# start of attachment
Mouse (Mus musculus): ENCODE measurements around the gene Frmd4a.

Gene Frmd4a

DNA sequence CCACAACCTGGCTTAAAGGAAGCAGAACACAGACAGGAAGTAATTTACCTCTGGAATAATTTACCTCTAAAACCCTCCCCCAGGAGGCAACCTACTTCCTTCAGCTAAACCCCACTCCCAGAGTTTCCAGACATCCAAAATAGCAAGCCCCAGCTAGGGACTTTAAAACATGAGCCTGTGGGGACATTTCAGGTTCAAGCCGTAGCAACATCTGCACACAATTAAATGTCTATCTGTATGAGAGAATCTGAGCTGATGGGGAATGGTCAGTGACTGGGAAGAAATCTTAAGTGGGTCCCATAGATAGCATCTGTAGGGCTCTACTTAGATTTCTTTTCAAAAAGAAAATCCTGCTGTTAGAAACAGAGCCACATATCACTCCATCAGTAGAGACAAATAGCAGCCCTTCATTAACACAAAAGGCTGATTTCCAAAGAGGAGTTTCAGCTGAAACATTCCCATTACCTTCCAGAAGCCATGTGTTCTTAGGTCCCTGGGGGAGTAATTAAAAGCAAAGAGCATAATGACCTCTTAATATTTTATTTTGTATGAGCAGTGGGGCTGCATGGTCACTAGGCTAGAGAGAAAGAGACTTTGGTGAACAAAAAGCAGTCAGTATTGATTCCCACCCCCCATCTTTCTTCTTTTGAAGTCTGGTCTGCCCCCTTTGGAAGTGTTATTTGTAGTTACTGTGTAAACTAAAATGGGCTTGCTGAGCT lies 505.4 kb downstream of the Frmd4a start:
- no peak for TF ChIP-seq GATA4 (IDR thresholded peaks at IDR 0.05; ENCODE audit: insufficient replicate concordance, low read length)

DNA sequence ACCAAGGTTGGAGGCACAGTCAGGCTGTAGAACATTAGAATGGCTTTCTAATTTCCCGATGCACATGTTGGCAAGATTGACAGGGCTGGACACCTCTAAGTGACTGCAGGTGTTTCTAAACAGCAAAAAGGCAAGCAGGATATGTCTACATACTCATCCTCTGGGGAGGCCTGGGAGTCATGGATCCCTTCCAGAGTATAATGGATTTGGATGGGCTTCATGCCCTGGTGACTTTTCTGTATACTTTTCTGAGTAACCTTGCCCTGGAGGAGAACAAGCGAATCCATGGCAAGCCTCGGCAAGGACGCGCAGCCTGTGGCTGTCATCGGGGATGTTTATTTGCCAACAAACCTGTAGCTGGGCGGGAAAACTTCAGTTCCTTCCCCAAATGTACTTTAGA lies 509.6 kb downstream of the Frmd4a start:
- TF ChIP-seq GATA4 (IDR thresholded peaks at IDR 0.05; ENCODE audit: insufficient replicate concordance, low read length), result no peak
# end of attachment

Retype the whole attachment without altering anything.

Mouse (Mus musculus): ENCODE measurements around the gene Frmd4a.

Gene Frmd4a

DNA sequence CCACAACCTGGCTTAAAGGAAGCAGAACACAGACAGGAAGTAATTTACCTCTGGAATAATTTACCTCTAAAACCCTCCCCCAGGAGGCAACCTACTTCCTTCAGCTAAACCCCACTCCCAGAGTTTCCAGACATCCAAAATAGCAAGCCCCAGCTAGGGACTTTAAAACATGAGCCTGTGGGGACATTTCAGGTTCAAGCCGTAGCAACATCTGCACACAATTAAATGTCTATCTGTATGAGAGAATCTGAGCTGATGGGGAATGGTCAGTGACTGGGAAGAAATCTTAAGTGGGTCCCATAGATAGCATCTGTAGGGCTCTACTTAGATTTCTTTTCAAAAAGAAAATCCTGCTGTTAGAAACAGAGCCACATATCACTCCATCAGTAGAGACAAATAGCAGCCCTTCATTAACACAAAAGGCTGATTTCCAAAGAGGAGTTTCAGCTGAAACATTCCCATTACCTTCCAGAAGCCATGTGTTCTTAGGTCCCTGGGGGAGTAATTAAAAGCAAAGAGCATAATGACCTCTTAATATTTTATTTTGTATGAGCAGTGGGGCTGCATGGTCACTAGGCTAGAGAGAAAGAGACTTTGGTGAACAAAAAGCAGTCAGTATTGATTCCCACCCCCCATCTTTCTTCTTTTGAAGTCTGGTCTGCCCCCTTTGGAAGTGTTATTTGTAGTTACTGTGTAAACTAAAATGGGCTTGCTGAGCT lies 505.4 kb downstream of the Frmd4a start:
- no peak for TF ChIP-seq GATA4 (IDR thresholded peaks at IDR 0.05; ENCODE audit: insufficient replicate concordance, low read length)

DNA sequence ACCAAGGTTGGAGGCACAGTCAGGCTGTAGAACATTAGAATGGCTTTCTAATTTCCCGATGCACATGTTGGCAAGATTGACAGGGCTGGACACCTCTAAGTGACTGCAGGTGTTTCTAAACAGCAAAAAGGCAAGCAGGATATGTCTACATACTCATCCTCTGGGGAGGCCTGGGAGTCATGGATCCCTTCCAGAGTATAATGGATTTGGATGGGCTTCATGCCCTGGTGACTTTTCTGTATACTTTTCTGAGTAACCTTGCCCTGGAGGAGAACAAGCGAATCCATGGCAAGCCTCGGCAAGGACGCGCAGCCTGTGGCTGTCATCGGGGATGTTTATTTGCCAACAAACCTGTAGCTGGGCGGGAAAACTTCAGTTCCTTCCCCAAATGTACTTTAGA lies 509.6 kb downstream of the Frmd4a start:
- TF ChIP-seq GATA4 (IDR thresholded peaks at IDR 0.05; ENCODE audit: insufficient replicate concordance, low read length), result no peak